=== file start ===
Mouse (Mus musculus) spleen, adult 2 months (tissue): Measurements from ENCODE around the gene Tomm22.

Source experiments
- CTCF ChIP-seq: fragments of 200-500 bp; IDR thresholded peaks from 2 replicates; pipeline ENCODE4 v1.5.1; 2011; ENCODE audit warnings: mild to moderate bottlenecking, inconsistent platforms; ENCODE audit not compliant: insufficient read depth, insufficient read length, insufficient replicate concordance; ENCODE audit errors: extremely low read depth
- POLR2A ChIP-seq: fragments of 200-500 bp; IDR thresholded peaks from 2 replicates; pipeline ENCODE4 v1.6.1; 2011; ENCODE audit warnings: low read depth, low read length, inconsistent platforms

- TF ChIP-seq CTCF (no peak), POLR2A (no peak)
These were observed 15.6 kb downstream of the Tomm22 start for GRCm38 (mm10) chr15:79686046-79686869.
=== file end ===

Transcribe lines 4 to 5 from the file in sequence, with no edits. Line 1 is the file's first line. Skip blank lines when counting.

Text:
- POLR2A ChIP-seq: fragments of 200-500 bp; IDR thresholded peaks from 2 replicates; pipeline ENCODE4 v1.6.1; 2011; ENCODE audit warnings: low read depth, low read length, inconsistent platforms

- TF ChIP-seq CTCF (no peak), POLR2A (no peak)